9. How to Calculate Maximum Loan Amounts – By Business Type. On April 24, the SBA released guidance on calculating maximum loan amounts directed at: self-employed individuals with no employees; self-employed individuals with employees; certain self-employed farmers; partnerships; corporations; eligible not-for-profit organizations and religious institutions, veterans’ organizations, and tribal businesses; and LLC owners (whose instructions vary, depending on whether they file as a sole proprietor, partnership, or corporation). The guidance can be found here.

  10. Fifth Interim Final Rule (Seasonal Employers). On April 27, the Department of the Treasury released a Fifth Interim Rule providing an alternate time period to measure payroll for seasonal employers to potentially allow seasonal employers to qualify for a larger PPP loan amount. The alternative time frame does not otherwise affect the requirements of the PPP. The text of the Fifth Interim Rule can be found here (FR Doc. 2020-09239; April 28, 2020). 
  11. Sixth Interim Final Rule (Disbursements). On April 28, the SBA released a Sixth Interim Rule that states that a lender may only make one disbursement of PPP loan funds to a borrower. The disbursement must be made within 10 calendar days of loan approval. The Rule discusses what form lenders use to inform the SBA of loan disbursements and deals with related timing issues. The text of the Sixth Interim Rule can be found here.

  12. Seventh Interim Final Rule (Corporate Groups and Non-Bank and Non-Insured Depository Institution Lenders). On April 30, the SBA released guidance that companies that are part of a “single corporate group” cannot receive more than $20 million in aggregate PPP loans. Businesses that are majority owned, directly or indirectly, by a common parent are within a single corporate group for this purpose. This new requirement is effective only with respect to loans that have not been fully disbursed as of April 30, 2020. The Rule also discusses lender eligibility of non-bank and non-insured depository institution lenders. The text of the Seventh Interim Rule can be found here.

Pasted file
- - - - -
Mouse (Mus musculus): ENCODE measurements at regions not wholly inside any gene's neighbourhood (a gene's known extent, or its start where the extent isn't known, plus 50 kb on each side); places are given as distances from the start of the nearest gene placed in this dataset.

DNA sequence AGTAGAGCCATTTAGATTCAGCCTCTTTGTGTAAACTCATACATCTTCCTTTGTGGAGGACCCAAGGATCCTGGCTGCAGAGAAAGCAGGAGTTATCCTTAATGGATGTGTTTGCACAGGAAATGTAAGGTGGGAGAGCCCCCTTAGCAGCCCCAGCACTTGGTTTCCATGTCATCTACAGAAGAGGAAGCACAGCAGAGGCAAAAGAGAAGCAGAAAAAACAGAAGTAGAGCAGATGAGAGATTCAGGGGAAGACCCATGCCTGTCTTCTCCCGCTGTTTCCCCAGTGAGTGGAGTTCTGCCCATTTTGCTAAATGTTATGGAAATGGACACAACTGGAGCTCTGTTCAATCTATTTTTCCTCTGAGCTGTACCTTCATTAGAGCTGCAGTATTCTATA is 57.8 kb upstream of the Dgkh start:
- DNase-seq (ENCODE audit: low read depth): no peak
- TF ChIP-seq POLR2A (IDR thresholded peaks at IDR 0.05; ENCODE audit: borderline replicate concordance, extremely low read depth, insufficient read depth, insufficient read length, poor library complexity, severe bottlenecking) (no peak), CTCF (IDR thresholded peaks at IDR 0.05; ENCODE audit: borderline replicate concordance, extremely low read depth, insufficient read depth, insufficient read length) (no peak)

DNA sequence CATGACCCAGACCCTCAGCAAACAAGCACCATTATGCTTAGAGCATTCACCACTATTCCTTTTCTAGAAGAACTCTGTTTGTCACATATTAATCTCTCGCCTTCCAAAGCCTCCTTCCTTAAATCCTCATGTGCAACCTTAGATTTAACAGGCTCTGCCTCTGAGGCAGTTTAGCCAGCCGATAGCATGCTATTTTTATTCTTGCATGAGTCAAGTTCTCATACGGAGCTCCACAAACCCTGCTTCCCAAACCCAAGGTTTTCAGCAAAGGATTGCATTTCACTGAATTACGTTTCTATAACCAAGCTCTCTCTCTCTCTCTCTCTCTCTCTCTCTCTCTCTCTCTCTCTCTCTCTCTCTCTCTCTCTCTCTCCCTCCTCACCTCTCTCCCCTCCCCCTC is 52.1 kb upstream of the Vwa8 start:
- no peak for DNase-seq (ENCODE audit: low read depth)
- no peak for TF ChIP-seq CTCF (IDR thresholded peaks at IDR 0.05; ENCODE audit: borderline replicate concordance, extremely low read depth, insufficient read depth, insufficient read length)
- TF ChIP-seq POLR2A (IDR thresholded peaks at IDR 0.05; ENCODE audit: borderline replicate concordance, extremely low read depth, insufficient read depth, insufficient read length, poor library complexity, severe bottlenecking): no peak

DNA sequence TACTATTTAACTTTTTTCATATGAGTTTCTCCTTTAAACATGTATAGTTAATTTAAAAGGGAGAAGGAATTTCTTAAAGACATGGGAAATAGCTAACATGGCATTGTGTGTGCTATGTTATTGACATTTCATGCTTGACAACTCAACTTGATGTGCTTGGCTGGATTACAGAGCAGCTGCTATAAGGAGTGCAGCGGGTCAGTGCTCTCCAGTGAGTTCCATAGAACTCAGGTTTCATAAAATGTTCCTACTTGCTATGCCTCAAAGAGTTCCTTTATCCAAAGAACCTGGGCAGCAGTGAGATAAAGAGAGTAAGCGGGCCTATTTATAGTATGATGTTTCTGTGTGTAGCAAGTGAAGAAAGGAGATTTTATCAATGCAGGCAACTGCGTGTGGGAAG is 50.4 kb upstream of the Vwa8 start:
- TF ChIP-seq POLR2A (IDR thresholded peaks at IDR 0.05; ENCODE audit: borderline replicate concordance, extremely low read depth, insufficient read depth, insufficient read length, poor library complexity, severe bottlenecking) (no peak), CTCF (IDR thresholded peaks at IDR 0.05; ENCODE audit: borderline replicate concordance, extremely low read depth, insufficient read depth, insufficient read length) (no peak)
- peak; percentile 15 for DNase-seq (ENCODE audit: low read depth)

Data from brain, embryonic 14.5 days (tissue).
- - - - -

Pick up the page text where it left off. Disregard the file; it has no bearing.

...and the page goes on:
13. Notice 2020-32 (Deductibility of PPP-funded Business Expenses). On April 30, the IRS released Notice 2020-32. The Notice announces that taxpayers may not deduct payroll, mortgage interest, rent or utility expenses that were paid with PPP loan proceeds. The guidance also confirms that forgiven PPP loans will not be included in a taxpayer’s gross income as discharge of indebtedness income. 
  14. Eighth Interim Final Rule (Nondiscrimination and Additional Eligibility Criteria). On May 5, the SBA released guidance clarifying that student workers generally count as employees for purposes of determining eligibility under the PPP. There is an exception provided for applicants that are institutions of higher education, where the student worker’s services are performed as part of a work-study program. The interim final rule also clarified that the nondiscrimination provisions in the SBA regulations incorporate exemptions provided in federal nondiscrimination laws for sex-specific admissions practices, sex-specific domestic violence shelters, coreligionist housing and tribal preferences in connection with adoption and foster care practices under the Indian Child Welfare Act of 1978. The text of the Eighth Interim Rule can be found here.

When analyzing eligibility, compliance, or other issues related to the PPP loans, both lenders and borrowers should ensure they have consulted the proper sources. If you have any questions regarding the SBA PPP loans, or other aspects of the CARES Act, please contact a Baird Holm LLP attorney.